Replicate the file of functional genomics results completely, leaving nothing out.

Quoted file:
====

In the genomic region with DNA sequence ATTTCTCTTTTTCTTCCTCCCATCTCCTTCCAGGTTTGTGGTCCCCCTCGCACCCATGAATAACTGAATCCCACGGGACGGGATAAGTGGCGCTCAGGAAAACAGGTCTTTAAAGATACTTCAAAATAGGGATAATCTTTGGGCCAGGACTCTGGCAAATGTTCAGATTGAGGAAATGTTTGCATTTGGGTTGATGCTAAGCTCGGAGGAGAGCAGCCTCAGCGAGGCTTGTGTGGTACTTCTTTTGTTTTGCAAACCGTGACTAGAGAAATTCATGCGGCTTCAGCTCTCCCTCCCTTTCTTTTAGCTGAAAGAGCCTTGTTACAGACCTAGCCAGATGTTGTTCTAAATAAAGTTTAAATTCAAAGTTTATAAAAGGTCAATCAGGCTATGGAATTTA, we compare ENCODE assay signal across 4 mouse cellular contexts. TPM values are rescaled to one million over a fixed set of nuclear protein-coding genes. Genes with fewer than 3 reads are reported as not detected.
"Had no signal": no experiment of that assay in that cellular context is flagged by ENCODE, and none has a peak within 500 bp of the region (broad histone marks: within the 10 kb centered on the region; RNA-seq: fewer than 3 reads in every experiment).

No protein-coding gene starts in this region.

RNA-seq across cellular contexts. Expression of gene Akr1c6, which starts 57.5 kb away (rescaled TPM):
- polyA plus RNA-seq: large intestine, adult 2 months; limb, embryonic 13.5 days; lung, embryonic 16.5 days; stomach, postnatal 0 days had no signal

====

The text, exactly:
In the genomic region with DNA sequence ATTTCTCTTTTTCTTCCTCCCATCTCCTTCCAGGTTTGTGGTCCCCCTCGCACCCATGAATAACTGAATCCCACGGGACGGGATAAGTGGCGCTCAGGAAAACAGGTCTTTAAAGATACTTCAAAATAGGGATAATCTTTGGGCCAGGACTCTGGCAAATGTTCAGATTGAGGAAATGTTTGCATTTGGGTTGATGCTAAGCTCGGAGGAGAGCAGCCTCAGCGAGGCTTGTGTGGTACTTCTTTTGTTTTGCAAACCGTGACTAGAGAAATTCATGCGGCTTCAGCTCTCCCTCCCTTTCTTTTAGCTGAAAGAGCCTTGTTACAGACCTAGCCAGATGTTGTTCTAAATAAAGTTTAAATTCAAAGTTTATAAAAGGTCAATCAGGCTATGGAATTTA, we compare ENCODE assay signal across 4 mouse cellular contexts. TPM values are rescaled to one million over a fixed set of nuclear protein-coding genes. Genes with fewer than 3 reads are reported as not detected.
"Had no signal": no experiment of that assay in that cellular context is flagged by ENCODE, and none has a peak within 500 bp of the region (broad histone marks: within the 10 kb centered on the region; RNA-seq: fewer than 3 reads in every experiment).

No protein-coding gene starts in this region.

RNA-seq across cellular contexts. Expression of gene Akr1c6, which starts 57.5 kb away (rescaled TPM):
- polyA plus RNA-seq: large intestine, adult 2 months; limb, embryonic 13.5 days; lung, embryonic 16.5 days; stomach, postnatal 0 days had no signal